An unadulterated raga slowly seeps in and leaves a distinct flavour”, says Ustad Mirza while he waits for his cup of black coffee. The Ustad is one of those rare musicians who may have accepted the idea of change absorbed by classical music over time, but does not wish to be remotely attached to such hybrids. He quotes a shair to explain the emotion he wishes to capture with his performances:
Isi bayiz toh daya tiflat ko aafyoon deti hai,
Ke ta ho jae lajzat aashnaa talkhi-e-douran se.
(A midwife feeds opium to an infant thinking that the child may learn with every morsel, the bitterness of time.)
He explains that a raga must be heard in its purest unadulterated form, to be able to understand its true nature. Ustad Mahmud Mirza performed recently at the India Habitat Centre where he played raga gavati on the Sitar and was accompanied by Pt Subhash Nirman on the tabla. Ustad Mirza had suffered a minor injury on his right hand prior to the performance, because of which he was unable to render the jhala section with the same dexterity which he is popularly known for.
Dressed in a golfer’s cap and a Khaki coloured jacket, Ustad Mirza came to Triveni Kala Kendra for a cup of masala chai. While the chai brewed in the kitchen, he shared with us his philosophy behind rendering a classical composition. At the age of six, Ustad Mirza began learning the sitar from his uncle, the legendary sitar maestro and doyen of Jaipur’s masitkhani gat, Ustad Haider Khan, who traces his lineage to the legendary Tansen. His uncle’s demise led Ustad Mirza to musicologist Pandit Jeewan lal Mattoo, the disciple of kirana legend Abdul Wahid Khan.
Panditji was also the founder of All India Radio’s First National Orchestra called Akashvani Vadya Vrinda, which later came under the direction of Late Pandit Ravi Shanker. It was during this time that Mirza topped the Junior Classical Instrumentalists’ list in a competition organized by All India Radio in 1954. Though Pandit Mattoo was a vocalist, Ustad Mirza was able to imbibe the essence of kirana gayiki in his instrument.
His purist outlook took him further away from the silver screen as he found better opportunities to perform outside India. Ustad Mirza, who is now based in London, says “I didn’t like the atmosphere of the film industry; you get lost there. It is commendable that Pt. Shiv Kumar Sharma and Pt Hariprasad Chaurasia survived the industry, while also staying true to their music.” According to the Ustad, “the entire process is soul destroying.” He also feels that the film Industry leaves a distinct influence which becomes difficult to shed. He adds knowingly, “There was a very good sitarist who I don’t want to name, who is an Ustad in the true sense. But years of playing for films has given his music a very filmy touch. In a national programme this sitarist played Raga chayanat, but those light filmy harkatein, wouldn’t leave his hand.”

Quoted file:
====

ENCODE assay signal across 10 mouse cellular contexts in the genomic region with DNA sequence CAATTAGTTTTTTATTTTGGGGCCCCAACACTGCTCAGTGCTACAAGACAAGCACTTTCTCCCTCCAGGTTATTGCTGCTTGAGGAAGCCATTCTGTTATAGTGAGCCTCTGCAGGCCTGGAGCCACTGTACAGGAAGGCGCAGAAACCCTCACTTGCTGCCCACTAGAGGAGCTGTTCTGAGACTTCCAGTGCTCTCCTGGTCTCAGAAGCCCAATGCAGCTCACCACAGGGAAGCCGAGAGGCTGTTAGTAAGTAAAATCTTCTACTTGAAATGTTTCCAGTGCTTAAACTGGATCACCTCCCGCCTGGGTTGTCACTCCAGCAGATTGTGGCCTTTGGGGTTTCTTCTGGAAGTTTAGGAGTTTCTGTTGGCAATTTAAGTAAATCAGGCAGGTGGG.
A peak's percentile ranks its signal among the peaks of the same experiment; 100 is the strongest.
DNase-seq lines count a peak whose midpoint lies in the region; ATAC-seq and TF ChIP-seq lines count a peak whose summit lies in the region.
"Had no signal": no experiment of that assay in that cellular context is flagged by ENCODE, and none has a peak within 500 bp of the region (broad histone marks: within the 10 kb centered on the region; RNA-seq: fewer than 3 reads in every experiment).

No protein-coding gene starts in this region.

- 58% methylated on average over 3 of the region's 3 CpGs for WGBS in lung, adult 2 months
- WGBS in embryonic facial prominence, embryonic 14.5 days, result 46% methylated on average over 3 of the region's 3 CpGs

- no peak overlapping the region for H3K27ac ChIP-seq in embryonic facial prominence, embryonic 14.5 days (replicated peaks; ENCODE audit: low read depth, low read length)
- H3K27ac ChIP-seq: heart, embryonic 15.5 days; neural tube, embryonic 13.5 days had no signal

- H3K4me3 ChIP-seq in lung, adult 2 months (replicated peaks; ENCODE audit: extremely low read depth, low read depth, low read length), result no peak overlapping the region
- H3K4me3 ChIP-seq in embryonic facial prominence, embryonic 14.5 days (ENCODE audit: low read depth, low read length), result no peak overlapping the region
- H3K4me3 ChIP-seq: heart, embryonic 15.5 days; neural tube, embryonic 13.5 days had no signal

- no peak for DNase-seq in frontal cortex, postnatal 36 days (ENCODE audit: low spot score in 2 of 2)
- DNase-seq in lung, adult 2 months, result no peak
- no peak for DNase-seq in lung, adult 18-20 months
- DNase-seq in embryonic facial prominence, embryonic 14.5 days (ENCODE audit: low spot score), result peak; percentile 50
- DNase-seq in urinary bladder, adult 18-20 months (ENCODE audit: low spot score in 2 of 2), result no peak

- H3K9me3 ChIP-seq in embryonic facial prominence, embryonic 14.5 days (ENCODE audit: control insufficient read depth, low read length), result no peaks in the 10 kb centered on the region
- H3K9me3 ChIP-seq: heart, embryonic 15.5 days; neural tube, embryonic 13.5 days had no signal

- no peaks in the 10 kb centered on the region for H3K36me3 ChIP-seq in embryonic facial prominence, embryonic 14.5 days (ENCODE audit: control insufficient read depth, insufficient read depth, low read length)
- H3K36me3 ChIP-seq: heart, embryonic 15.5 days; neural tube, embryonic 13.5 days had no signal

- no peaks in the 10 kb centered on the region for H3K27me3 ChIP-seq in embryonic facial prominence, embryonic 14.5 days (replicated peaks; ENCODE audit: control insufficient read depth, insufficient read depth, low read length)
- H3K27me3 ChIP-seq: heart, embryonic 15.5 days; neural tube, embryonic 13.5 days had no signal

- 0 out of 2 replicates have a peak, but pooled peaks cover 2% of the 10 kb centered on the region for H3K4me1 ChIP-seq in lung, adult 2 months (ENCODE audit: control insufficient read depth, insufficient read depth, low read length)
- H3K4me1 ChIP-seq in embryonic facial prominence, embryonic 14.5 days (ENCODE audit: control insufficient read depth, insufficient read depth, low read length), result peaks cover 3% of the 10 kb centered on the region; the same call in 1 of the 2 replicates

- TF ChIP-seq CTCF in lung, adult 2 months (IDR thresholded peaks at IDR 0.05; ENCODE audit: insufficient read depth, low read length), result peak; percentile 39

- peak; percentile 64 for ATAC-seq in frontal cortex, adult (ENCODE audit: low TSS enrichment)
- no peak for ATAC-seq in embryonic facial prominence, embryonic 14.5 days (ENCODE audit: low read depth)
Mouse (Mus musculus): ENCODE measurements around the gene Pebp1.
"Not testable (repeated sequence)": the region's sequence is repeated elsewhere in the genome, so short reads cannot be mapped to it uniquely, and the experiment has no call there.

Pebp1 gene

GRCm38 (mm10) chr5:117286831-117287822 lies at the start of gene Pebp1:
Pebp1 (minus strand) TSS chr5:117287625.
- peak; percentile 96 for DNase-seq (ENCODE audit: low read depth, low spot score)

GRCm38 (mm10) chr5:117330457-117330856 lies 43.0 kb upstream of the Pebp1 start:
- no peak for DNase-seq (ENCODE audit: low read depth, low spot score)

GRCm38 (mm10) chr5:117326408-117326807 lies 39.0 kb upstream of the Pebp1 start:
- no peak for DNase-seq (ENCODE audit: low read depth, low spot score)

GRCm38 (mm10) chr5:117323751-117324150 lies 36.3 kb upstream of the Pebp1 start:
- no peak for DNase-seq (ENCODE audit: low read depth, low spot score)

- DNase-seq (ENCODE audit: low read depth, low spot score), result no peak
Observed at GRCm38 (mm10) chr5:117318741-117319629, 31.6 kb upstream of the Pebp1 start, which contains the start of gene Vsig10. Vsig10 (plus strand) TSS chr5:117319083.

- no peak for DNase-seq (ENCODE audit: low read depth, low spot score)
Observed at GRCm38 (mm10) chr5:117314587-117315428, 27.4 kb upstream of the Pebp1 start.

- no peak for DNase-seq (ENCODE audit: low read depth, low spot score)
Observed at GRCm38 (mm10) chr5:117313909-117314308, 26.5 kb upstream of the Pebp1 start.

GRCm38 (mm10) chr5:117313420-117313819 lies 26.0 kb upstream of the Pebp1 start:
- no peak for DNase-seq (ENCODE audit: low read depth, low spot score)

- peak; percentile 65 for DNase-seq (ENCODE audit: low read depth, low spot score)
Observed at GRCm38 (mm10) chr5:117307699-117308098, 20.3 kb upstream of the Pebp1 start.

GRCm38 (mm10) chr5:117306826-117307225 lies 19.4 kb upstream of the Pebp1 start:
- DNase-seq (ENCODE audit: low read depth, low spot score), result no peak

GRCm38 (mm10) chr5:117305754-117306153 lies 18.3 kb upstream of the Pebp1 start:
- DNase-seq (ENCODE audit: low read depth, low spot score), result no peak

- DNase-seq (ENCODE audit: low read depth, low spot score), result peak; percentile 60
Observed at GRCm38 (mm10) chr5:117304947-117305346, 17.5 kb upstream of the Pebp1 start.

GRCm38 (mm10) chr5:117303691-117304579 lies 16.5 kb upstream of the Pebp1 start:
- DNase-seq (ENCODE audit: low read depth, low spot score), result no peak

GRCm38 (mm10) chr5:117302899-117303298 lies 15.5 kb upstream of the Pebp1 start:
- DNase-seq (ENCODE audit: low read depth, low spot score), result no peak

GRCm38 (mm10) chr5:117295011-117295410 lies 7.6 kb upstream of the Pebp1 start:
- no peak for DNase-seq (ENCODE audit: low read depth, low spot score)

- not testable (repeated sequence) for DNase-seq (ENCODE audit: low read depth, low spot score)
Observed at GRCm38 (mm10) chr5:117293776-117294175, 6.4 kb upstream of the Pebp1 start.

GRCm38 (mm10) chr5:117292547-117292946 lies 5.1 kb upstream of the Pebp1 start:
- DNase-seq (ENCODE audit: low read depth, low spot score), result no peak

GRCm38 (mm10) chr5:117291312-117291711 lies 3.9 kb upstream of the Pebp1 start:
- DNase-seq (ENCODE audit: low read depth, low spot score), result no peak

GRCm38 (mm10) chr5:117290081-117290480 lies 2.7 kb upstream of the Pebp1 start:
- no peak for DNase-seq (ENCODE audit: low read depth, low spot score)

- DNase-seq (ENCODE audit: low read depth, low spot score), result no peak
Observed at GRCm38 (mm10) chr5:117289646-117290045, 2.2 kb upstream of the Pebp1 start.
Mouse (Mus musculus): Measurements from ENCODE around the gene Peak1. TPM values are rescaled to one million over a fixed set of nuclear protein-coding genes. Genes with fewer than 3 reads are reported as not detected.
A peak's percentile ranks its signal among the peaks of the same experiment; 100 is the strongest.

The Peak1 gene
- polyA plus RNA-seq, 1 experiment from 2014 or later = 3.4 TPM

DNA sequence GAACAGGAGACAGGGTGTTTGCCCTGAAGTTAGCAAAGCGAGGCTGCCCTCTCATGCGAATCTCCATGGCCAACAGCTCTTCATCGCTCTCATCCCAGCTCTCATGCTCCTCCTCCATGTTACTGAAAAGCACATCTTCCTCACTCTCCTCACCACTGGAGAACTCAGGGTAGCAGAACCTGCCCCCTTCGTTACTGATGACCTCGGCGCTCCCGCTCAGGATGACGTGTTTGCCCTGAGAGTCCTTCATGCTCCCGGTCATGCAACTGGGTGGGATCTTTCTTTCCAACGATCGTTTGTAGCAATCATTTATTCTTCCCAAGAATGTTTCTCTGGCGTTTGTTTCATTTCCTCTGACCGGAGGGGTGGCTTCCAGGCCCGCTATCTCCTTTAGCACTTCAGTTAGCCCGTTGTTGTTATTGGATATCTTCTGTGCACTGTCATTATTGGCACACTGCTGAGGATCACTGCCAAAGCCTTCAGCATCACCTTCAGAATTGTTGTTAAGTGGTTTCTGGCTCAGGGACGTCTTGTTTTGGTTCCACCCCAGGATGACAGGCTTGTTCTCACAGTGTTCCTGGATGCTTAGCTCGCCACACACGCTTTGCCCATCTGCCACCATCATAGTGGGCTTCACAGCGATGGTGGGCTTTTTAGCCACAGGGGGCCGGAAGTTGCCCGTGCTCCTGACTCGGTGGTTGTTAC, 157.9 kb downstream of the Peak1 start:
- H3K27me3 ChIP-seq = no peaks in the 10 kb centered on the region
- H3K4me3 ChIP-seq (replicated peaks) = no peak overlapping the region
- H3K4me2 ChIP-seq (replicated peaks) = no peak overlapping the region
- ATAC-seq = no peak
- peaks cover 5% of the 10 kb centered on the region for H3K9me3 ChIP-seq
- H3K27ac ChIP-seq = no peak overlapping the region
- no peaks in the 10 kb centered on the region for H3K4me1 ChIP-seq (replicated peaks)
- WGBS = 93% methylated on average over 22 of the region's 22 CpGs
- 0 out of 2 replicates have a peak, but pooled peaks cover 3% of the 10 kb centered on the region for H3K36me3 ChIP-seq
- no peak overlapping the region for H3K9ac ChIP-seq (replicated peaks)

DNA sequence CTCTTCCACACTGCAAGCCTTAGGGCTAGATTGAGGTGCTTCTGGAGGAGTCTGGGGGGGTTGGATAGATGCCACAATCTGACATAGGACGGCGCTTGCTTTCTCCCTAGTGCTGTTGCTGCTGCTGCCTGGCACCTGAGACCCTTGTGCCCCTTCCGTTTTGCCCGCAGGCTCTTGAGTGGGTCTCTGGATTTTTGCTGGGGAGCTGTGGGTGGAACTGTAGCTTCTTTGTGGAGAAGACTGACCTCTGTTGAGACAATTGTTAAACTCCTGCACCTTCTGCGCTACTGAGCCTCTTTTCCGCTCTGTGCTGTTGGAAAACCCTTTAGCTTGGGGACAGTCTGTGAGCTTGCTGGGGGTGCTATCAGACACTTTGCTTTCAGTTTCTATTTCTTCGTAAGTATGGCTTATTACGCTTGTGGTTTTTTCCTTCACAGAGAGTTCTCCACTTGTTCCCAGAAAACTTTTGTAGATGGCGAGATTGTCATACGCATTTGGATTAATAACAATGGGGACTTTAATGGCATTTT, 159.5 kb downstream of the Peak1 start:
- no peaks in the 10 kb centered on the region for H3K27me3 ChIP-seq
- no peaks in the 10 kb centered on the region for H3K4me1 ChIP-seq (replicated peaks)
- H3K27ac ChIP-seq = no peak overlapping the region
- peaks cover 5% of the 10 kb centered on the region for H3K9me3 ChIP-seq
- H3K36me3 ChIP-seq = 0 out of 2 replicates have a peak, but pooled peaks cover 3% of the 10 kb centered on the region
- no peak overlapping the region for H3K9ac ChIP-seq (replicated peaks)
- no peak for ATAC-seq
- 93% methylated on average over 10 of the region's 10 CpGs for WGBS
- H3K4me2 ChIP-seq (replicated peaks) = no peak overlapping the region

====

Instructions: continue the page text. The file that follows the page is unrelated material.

The history of our country can be traced with the variations in its musical pattern”, he says. Ustad Mirza believes that it was only after the reign of Aurangzeb that a decline of sorts began. “The arrival of the British left the rulers living in danger, because of which the quality of the music gradually declined” he adds. According to him classical music had undergone a systemic decline with the shift in political control post 1907.
He truly believes that classical music has become lighter with time, and then scrambled out. “People are serving their vested interests for instant pleasure, like instant coffee” he adds. His understanding of the ‘decline’ in classical music then draws him back to our conversation. He says, “The transition of the genre clearly shows political deterioration. The society was in a process of decline, which was why forms like the thumri and ghazal gained popularity in Wajid Ali Shah’s court. Classical music goes slow, it has to go slow otherwise we risk losing something very precious.”